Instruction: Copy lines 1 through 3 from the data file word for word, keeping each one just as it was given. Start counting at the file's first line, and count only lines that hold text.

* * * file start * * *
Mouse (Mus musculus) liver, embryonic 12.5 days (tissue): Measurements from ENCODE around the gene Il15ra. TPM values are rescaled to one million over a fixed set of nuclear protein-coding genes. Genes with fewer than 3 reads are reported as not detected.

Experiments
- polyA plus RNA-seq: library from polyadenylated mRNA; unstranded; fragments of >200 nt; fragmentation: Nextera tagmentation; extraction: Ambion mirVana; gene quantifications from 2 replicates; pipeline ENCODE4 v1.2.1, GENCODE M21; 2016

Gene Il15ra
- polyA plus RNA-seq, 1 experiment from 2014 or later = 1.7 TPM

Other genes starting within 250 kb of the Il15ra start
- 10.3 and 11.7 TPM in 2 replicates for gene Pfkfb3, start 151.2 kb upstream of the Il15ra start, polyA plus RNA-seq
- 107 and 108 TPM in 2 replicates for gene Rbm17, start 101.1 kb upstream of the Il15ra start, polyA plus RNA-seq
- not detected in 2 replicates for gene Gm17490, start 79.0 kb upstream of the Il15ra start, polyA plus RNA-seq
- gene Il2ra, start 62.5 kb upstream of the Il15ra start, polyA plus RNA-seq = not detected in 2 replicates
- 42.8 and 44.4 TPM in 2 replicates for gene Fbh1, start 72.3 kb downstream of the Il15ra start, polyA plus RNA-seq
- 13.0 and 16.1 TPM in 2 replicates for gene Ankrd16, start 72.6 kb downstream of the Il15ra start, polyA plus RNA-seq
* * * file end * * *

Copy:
Mouse (Mus musculus) liver, embryonic 12.5 days (tissue): Measurements from ENCODE around the gene Il15ra. TPM values are rescaled to one million over a fixed set of nuclear protein-coding genes. Genes with fewer than 3 reads are reported as not detected.

Experiments
- polyA plus RNA-seq: library from polyadenylated mRNA; unstranded; fragments of >200 nt; fragmentation: Nextera tagmentation; extraction: Ambion mirVana; gene quantifications from 2 replicates; pipeline ENCODE4 v1.2.1, GENCODE M21; 2016